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Washington Irving (Ruland and Bradbury)

lunes, 2 de diciembre de 2013

Washington Irving (Ruland & Bradbury)

From Puritanism to Postmodernism: A History of American Literature, by Richard Ruland and Malcolm Bradbury (1991)

The quest for a native American novel progressed slowly. It moved from Philadelphia to other Eastern seaboard cities as Boston, Charleston and New York developed mercantile classes with intellectual asd artistic as well as economic and political aspirations. The Knickerbocker scene which had nourished the essay and poetry turned as well to the fictional forms, and found its voice in Washington Irving. The Golsmithian essays Irving wrote with Paulding as the Salmagundi papers established him as a New York wit, but his reputation was made with his "comic history of the city," A History of New York . . . by Diedrich Knickerbocker (1809), a work of mock-learning and literary parody much admired for its technical skill and wit by Scott, Byron and Coleridge. Irving's prose was neoclassical, but his sensibility half-Romantic. He was drawn by Scott and Campbell, excelled in inventing comic personae and yet had an appreciative sense of the melancholic and picturesque. His style was a search for a balanced voice that would let him be both American and European, let him comically report his own age yet reach for the "legends" of the past. A youthful Grand Tour through Europe educated him in Romantic sensations; and it was to Europe he returned, after the War of 1812, in an attempt to heal the widening political and literary breach, establish himself in the literary profession and resolve the manifest problems of the American writer.

In 1815 he sailed for Liverpool, settling in Britain first in an attempt to rescue the family business, then to try to live by writing in the world of the English Romantics. Scott received him generously, and at Abbotsford he read the German Romantic folktale writers. The British too were looking back to the Romantic past, as industrialism thrived during the peace that followed Napoleon's defeat at Waterloo. As the Battle of the Quarterlies raged, British magazines mocked American aspirations for an independent literature: "in the four quarters of the globe, who reads an American book?" demanded Sydney Smith. But almost single-handedly, Irving seized the moment and reversed the condescension with the essays, sketches and stories of The Sketch-Book of Geoffrey Crayon, Gent. (1819-1820), Bracebridge Hall (1822) and Tales of a Traveller (1824), which appealed enormously to British and American audiences alike. Irving cast himself as a romantic traveler who makes his sketches, essays and vignettes, or collects his fables, as he passes from place to place, observing the picturesque and the historical, the ivy-covered ruin, the falling tower, the "mouldering pile." In Romantic fashion, he polarized the activities of the imagination, dividing them between Europe and America. Europe was the past, the poetic, the timeless, the mythical; indeed in a sense it was living Romanticism, a depository of the antique, the exotic, the traditional, "storied association." America was the present, rushing, potential, time-bound, political, it was in a state of literary promise, with its prodigious but still unwritten and unfelt grandeur of prairie, river, mountain and forest. In the center is Geoffrey Crayon, the traveler-painter hunting each nook and cranny that calls forth a sensation and a sketch, turning Europe's romanticism back on itself by giving European and American readers alike the history they were beginning to crave in an age of rising industrialism and entrepreneurship.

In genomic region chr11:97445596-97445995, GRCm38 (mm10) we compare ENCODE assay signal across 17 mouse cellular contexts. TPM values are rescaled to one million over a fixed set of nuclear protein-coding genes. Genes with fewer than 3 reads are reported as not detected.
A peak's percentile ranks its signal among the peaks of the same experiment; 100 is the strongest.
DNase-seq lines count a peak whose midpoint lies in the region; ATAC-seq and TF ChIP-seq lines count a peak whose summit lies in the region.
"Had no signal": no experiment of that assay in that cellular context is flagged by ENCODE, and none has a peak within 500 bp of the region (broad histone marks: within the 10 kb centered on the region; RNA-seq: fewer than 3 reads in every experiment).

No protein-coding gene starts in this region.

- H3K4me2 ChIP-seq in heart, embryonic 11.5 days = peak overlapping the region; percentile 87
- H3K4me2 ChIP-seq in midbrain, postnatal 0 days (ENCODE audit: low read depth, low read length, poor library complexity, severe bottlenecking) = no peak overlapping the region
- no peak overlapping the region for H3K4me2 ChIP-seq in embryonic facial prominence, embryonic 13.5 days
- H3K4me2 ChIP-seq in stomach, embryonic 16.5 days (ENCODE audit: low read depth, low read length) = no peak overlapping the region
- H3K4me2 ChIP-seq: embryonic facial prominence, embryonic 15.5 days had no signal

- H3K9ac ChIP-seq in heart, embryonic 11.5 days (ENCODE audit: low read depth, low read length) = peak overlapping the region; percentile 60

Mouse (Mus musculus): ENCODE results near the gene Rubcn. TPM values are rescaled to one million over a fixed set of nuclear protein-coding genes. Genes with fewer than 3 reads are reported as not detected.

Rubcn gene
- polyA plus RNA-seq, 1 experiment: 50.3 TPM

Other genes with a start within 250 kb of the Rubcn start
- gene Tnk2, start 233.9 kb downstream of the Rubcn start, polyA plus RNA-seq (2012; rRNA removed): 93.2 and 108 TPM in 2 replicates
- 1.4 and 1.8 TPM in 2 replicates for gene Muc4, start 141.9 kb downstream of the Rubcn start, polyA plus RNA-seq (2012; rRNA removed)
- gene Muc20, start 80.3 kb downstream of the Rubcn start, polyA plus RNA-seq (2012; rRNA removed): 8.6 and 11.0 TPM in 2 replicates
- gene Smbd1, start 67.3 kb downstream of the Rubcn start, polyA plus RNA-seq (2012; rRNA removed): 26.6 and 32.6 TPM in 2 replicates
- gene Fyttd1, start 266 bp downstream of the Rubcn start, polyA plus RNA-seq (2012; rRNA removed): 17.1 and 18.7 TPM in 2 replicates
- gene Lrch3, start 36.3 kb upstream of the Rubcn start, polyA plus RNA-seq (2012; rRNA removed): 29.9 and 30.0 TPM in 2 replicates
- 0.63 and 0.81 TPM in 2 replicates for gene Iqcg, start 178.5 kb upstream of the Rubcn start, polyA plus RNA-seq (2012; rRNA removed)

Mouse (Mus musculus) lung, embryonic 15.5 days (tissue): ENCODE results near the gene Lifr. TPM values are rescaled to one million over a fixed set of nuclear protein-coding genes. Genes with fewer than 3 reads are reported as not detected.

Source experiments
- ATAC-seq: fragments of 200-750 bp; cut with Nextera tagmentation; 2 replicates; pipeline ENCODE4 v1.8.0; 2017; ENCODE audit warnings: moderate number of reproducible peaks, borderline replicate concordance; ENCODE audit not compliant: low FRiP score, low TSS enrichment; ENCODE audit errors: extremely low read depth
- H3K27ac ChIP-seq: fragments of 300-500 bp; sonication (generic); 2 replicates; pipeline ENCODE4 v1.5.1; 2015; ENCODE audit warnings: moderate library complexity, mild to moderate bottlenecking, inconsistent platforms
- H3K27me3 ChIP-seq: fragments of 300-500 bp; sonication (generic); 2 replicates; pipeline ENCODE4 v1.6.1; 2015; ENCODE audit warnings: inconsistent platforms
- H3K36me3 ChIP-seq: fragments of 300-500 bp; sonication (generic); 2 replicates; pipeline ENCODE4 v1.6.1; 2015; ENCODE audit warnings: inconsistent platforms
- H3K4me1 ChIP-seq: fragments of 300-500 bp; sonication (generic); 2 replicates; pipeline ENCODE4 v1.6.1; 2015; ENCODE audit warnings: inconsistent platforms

Irving was the American writer as ambassadorial expatriate. In May 1815, he began a seventeen-year Europan residence that would take him over the landscape of the new Romanticism in Britain, France, Germany and Spain and establish fresh links between American writing and European tradition. His response to this romanticism was half accepting, half ironic, but it led him toward a historical mythology of American life. In Volney's Ruins, translated by Thomas Jefferson and Joel Barlow in 1802 as a radical text, the French writer had associated moldering civilization with political decline. Irving associated it with art itself; the Europe he pains is a timeless human past, stable and engaging, a picturesque paradise rooted in custom and peasant ways and scarcely tourched by modern industrialism or expansion. His essays recognize political antagonism and social change but emphasize the need for the imagination as an aid to reconciliation, "looking at things poetically rather than politically." We can sense an element of evasion in this, and he himself admitted this was a "light" Romanticism, not much more than "magic moonshine." But America needed a legendary past, and he went on to collect it from many European sources, working deliberately to construct a new sense of world landscape for the American imagination. He gathered folktales from the Germany of Tieck and Jean Paul (J. P. F. Richter); in Spain, in addition to writing Legends of the Alhambra (1832), he rewrote the Columbus legend, thereby providing another triangulation for American experience. The influential American historians of the time—Prescott, Ticknor, Everett—were cosmopolitanizing themselves in the same way, turning to Europe to give the United States a significant history. Irving likewise defined a set of references that would relate the European Romantic past to a fresh American present, providing an imaginative geography that would shape much later American  writing, as well as much American tourism.